Functional outcome of four-corner arthrodesis for treatment of grade IV scaphoid non-union

Published online: Oct 27 2007

Hani El-Mowafi, Mahmoud El-Hadidi, George W. Boghdady, Ehab Y. Hasanein

From Mansoura University Hospital, Mansoura, Egypt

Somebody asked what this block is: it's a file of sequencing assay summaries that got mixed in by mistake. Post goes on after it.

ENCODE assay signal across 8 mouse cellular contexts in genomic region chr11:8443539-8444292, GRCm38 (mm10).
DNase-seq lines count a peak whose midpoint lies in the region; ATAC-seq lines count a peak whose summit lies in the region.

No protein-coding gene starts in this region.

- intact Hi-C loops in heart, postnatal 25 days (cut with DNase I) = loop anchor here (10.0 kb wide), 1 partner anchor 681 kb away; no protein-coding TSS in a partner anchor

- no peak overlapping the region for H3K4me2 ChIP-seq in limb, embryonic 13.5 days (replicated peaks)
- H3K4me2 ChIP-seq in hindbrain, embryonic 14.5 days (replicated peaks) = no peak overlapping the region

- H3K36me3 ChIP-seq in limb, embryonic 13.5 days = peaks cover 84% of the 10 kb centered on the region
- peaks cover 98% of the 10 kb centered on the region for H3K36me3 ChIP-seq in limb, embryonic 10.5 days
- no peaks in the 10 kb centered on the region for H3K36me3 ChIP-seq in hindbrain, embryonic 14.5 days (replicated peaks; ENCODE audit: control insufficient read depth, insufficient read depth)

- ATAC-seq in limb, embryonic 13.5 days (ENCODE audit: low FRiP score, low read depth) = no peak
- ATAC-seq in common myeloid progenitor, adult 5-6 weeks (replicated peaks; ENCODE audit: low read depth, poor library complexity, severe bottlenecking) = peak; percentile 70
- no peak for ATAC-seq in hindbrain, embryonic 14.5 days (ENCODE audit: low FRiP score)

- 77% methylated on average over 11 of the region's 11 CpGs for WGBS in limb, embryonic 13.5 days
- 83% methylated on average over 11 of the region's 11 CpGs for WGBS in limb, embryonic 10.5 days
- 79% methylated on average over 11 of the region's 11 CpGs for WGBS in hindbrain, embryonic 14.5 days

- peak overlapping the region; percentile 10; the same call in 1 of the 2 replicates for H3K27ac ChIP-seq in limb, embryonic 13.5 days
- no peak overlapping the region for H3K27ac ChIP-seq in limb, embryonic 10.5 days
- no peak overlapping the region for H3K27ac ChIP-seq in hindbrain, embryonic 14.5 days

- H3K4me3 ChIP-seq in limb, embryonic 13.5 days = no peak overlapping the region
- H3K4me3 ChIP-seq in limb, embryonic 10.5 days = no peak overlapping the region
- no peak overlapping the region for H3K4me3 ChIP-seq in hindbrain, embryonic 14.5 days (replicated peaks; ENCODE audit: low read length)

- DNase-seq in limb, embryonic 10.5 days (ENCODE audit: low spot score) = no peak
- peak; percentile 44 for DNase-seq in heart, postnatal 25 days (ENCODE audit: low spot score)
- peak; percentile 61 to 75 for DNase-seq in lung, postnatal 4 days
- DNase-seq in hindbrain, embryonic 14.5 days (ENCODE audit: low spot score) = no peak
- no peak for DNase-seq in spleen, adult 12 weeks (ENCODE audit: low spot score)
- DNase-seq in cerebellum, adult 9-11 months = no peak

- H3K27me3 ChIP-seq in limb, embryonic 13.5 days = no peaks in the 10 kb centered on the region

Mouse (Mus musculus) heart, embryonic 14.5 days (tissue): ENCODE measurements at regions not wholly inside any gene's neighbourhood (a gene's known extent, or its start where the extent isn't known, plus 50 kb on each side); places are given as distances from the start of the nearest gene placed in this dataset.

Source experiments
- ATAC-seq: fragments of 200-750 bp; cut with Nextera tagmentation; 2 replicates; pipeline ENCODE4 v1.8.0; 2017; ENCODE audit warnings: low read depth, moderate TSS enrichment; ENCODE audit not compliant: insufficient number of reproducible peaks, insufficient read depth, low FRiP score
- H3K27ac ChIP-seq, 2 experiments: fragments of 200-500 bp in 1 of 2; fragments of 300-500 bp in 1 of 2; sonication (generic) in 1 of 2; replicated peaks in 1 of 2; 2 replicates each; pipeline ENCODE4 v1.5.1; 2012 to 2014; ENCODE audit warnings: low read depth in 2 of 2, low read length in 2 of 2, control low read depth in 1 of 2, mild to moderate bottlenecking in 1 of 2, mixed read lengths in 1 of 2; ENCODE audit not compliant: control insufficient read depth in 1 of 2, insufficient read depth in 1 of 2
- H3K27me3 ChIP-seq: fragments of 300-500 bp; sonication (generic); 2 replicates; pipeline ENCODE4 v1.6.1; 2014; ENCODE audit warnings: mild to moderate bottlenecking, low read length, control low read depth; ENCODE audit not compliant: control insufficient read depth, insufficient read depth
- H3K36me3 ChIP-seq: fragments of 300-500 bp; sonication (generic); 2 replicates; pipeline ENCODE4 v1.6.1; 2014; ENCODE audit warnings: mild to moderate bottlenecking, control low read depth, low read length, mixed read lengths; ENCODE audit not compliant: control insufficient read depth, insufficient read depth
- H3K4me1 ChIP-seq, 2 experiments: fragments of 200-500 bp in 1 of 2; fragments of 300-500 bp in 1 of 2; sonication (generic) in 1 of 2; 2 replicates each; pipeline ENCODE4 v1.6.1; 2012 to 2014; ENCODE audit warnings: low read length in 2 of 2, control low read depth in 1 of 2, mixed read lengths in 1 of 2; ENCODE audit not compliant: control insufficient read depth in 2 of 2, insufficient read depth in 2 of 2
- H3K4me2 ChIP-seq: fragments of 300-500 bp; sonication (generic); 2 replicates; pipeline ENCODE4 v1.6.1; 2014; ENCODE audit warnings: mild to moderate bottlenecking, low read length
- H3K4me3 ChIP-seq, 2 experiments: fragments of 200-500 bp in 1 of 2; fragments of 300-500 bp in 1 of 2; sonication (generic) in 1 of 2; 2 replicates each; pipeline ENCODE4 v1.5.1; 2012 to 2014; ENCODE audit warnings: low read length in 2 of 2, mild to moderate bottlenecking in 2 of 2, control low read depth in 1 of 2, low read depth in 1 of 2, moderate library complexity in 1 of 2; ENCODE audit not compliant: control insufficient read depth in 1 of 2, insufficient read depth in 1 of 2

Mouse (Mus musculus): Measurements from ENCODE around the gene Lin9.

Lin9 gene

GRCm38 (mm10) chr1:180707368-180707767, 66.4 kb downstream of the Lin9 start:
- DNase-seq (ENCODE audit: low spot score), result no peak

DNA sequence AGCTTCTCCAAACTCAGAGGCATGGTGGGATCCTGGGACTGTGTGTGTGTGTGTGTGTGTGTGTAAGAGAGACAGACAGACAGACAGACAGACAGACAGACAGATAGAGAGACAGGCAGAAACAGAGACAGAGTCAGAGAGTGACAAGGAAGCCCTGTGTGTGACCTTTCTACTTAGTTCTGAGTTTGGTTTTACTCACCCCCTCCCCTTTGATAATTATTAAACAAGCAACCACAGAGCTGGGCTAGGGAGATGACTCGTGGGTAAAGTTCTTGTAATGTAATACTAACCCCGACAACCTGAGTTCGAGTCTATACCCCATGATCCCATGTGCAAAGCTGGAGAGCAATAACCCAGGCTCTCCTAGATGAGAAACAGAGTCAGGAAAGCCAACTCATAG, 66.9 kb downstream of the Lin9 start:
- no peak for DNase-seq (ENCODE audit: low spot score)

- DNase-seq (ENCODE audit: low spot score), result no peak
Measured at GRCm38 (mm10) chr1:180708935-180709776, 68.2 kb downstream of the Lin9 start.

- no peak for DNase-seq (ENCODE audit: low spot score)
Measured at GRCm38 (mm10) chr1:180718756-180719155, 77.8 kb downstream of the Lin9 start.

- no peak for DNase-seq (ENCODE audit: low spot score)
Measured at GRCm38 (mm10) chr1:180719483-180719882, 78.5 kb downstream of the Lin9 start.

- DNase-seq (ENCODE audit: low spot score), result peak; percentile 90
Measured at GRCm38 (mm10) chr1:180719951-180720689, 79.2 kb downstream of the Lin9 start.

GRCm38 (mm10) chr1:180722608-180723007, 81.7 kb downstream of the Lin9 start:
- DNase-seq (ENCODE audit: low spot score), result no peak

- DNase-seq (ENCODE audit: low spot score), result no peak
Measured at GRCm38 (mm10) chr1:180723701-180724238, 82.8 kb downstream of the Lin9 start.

Functional limitations and pain are end results of scaphoid nonunion with progressive carpal collapse and radiocarpal arthritis. The aim of this study was to assess the functional outcome of four-corner arthrodesis with scaphoidectomy for the treatment of grade IV scaphoid nonunion with Scaphoid Nonunion Advanced Collapse (SNAC) stages II and III. Ten patients with symptomatic grade IV non union of the scaphoid and a mean duration of non unions of 12.1 ± 2.81 months were treated using the four-corner arthrodesis technique. A dorsal midline longitudinal approach centered over the third metacarpal-capitate-lunate-radius axis, excision of the scaphoid, neutral alignment of the remaining carpal bones, and arthrodesis of the capitate, hamate, lunate, and triquetrum, were performed. Kirschner wires were used to secure the arthrodesis in all cases. A below-elbow thumb spica cast was applied for 3 months. Follow up period ranged from 8 to 24 months, with a mean of 16 ± 4.7 months. All patients were assessed both functionally for pain, range of motion and grip strength, and radiographically for evidence of fusion and carpal alignment. Good results were achieved in 7 patients (70%) according to the modified Mayo Wrist Scoring Chart. There were no intraoperative complications. Postoperatively, one patient suffered superficial wound infection One patient showed dorsal impingement of the capitate and radius. Also, two patients suffered reflex sympathetic dystrophy. No patients showed deep infection or nonunion. The Four-corner arthrodesis technique is a motion-sparing, limited arthrodesis that reliably results in pain relief, improved grip strength, and overall patient satisfaction with low associated non union and complication rates.